Western Sahara avoided occupation in World War II due to Spain’s neutrality. But it became caught up in the wave of nationalism that swept Africa in the post-war years. In 1967, Mohamed Sidi Brahim Bassiri created the Movement for the Liberation of the Sahara known as Harakat Tahrir. The movement quickly gained the support of the indigenous Sahrawi people.

Ethnic Sahrawis (Arabic for Saharan) claim descent from one of the Hassaniyyah Arabic-speaking tribes geographically associated with the Spanish Sahara. Sahrawi culture combines nomadic roots and Islamic practices. Like most nationalist movements during the 1960s-70s, Sahrawi nationalism grew in response to colonialism. Harakat Tahrir was at the forefront of this movement.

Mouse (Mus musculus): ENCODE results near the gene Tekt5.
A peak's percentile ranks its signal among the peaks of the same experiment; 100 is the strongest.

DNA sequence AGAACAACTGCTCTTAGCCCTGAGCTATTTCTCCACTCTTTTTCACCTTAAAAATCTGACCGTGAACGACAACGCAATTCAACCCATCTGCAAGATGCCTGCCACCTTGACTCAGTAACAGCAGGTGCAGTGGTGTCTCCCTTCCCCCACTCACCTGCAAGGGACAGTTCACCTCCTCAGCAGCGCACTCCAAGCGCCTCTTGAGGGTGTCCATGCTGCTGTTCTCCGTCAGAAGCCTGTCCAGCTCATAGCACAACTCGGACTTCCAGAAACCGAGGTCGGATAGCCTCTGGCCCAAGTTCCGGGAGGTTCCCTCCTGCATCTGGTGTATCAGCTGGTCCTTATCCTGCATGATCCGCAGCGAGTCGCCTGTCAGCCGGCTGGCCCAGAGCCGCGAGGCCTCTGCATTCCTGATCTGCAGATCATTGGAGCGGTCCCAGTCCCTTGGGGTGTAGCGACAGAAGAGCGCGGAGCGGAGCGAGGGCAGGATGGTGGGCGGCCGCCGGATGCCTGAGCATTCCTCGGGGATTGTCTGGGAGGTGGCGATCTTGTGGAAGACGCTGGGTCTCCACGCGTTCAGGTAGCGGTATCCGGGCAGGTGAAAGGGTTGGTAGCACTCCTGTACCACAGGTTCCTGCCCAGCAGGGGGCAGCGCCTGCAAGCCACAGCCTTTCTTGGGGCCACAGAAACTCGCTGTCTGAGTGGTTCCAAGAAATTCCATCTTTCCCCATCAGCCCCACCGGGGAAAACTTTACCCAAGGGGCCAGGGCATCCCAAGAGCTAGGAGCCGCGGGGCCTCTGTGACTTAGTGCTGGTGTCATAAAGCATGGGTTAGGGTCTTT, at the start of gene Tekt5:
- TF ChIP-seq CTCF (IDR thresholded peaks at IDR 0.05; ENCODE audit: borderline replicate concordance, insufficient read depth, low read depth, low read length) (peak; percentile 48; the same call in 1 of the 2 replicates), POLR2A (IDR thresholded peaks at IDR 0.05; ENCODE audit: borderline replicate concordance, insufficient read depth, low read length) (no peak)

In 1970 the group made its first public stance in the capital, El Aauin. A large group gathered to present a list of demands to the colony’s governor. The governor heard the petition and then ordered the crowds to disperse. Police arrived to arrest the protest leaders and then the Spanish Foreign Legion opened fire on the restless crowd. At least eleven were killed. In the aftermath Spain cracked down on Harakat Tahrir. Out of the ashes of this movement was born the Polisario Front.

The name Polisario comes from the Spanish abbreviation Frente Popular de Liberación de Saguía el Hamra y Río de Oro ("Popular Front for the Liberation of Saguia el-Hamra and Río de Oro"). Polisario ran a highly successful guerrilla war campaign. By 1975 an exhausted Spain was gripped by Franco’s death-throes and finally agreed to demands for a referendum on independence. But neighbours Morocco and Mauritania had other ideas. Both countries claimed that Western Sahara was an artificial European construct and demanded the lands be subsumed into their countries. Algeria meanwhile was suspicious of Morocco’s land grab and threw its weight behind Polisario.